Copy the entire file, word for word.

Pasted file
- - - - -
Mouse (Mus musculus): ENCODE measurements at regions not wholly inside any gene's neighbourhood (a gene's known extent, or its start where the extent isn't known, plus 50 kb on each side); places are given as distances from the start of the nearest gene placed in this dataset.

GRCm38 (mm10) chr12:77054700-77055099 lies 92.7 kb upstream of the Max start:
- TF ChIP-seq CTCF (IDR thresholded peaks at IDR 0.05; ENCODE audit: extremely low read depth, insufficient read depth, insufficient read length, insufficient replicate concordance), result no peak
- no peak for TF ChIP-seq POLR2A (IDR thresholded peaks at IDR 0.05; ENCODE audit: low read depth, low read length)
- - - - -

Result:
Mouse (Mus musculus): ENCODE measurements at regions not wholly inside any gene's neighbourhood (a gene's known extent, or its start where the extent isn't known, plus 50 kb on each side); places are given as distances from the start of the nearest gene placed in this dataset.

GRCm38 (mm10) chr12:77054700-77055099 lies 92.7 kb upstream of the Max start:
- TF ChIP-seq CTCF (IDR thresholded peaks at IDR 0.05; ENCODE audit: extremely low read depth, insufficient read depth, insufficient read length, insufficient replicate concordance), result no peak
- no peak for TF ChIP-seq POLR2A (IDR thresholded peaks at IDR 0.05; ENCODE audit: low read depth, low read length)